Tel Aviv hosting series of candid photos of 'Beatles' when they ended up in an ashram 40 years ago.
By DAVID BRINN
There are a lot of momentos that people store away inside cardboard boxes in their closets for 30 years. But Canadian filmmaker Paul Saltzman just might take the cake for the most original content.
In 1998, Saltzman dug out a box containing dozens of pristine photographs he had shot of The Beatles 30 years earlier at Maharishi Mahesh Yogi's ashram in Rishikesh, India.
The incredibly candid and intimate photos of the Fab Four taken in one of their most private periods are part of Imagine Liverpool - a new photo exhibition opening on Sunday at Dizengoff Center in Tel Aviv.
The exhibit, sponsored by Liverpool's tourism association, is aiming to encourage Israeli tourism in Liverpool by highlighting the two mythological symbols of Liverpool: The Beatles and the Liverpool Football Club. But with all due respect to soccer fans, it's the photographs of John, Paul, George and Ringo that are going to attract everyone from anal-retentive Beatles historians who thought they had seen every photo of the band to casual, "Yesterday"-humming fans.
In January 1968, The Beatles, their wives, girlfriends and assorted famous friends - like Donovan, Mia Farrow and Mike Love from The Beach Boys - traveled to India to spend seven weeks at the ashram of Yogi, who they had met the previous year. The band was in a state of turmoil, still reeling from the death the previous year of its manager, Brian Epstein, and exhausted from a two-year accelerated period of psychedelic drug-induced creativity resulting in generation-defining projects like Sgt. Pepper's Lonely Hearts Club Band.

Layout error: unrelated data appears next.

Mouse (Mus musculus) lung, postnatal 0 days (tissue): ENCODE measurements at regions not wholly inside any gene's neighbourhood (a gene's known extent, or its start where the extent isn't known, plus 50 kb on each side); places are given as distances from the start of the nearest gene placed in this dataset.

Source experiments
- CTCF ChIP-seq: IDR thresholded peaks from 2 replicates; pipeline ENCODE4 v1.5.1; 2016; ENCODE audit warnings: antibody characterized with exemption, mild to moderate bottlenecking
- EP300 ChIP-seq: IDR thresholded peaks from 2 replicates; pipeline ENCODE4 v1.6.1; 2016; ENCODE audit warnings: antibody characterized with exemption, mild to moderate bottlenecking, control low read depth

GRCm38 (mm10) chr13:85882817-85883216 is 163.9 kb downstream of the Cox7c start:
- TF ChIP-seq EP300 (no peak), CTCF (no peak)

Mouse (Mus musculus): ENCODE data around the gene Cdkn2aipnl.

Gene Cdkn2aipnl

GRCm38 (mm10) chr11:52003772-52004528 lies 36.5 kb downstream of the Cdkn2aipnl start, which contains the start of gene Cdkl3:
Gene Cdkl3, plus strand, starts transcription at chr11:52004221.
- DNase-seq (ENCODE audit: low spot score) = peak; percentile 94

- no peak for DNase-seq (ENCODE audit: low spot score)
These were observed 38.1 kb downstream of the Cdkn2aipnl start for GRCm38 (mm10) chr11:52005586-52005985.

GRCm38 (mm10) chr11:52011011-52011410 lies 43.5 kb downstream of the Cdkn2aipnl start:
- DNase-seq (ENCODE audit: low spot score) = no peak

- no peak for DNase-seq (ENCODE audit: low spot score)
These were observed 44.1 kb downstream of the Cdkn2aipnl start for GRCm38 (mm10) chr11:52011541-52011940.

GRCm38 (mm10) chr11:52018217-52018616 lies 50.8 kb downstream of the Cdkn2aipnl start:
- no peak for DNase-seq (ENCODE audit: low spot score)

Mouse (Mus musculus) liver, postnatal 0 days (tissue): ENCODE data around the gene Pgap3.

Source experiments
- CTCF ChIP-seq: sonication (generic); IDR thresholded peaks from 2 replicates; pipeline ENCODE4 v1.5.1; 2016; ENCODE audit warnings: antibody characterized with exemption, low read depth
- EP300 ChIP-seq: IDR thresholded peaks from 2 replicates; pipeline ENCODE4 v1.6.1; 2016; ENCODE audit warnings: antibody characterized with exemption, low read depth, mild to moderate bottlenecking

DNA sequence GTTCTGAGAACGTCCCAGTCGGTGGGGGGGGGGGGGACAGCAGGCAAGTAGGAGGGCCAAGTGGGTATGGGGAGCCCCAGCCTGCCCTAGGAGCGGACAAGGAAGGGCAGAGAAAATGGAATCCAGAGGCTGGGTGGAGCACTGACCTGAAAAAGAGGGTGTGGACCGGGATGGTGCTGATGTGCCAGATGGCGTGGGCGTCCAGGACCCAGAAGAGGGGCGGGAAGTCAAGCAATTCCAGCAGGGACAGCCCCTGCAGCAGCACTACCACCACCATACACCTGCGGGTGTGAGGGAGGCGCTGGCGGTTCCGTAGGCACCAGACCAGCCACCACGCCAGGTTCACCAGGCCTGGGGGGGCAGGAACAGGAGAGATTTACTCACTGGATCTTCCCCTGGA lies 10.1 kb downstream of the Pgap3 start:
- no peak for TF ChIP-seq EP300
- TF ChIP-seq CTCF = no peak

In need of a respite from Beatlemania, they retreated to India to regain their center. And while Saltzman's photographs present a riveting bird's-eye view of the privacy-hungry cultural icons letting their guards down, the photographer's back-end story of how a 22-year-old hippie backpacker ended up hanging out with the most famous group in the world is equally captivating.
"I was a pretty successful 22-year-old kid. I was working for the National Film Board of Canada in Montreal, and I had my own TV show on CBC. I had my own sports car," said the 63-year-old Saltzman from his home in Ontario.
"But I woke up one morning and had a shocking thought - there were parts of myself I didn't like. So I listened to an inner voice and left for India, a place I previously had no connection with."
Saltzman got a job in India working on a film for three months, and following its completion he arrived in Delhi to find a letter from his girlfriend back home breaking up with him.
"I was heartbroken. Someone suggest that I should go to an ashram and learn meditation to help me cope," he recalled.
SALTZMAN TRAVELED to the Rishikesh ashram of Maharishi Mahesh Yogi, who had already achieved worldwide fame through his contact with The Beatles over the previous year. However, when he arrived at the gate, he was turned away.
"Someone came down and told me, 'sorry the ashram is closed. We have special guests.' I didn't even know The Beatles were there," said Saltzman, adding that he, like most people his age at the time, was a huge fan of The Beatles and had seen them in Toronto in 1964.
Having nowhere else to go, Saltzman pitched a tent outside the ashram and camped there for a week and sulked.
"I wasn't even thinking that The Beatles were inside and I was out here, I was thinking about the agony of heartbreak. The guard would come outside and talk to me, and finally he must have realized I wasn't there to meet The Beatles and they let me in."
The first thing Saltzman did was seek out spiritual guidance, and after receiving a primer, he went off and meditated for a half hour.
"It was like a miracle. The agony and heartbreak were gone. Afterward, I was walking through the ashram, which was about the size of four football fields, and I was just elated to not be in emotional agony," he recalled.
Then he saw them. Sitting at a long table were The Beatles and their entourage.
"I asked if I could join them, and John said, 'Sure, pull up a chair.' I heard a voice inside screaming, 'Eeek, it's The Beatles!' But then I heard another voice saying 'hey Paul, they're just ordinary people like you.'
"Before I knew it, John was saying, 'So you're American then?' And when I told them I was Canadian, Paul and Ringo started teasing me about the Queen being on our currency. We were just joking and laughing. That was the magic, I was just part of the group."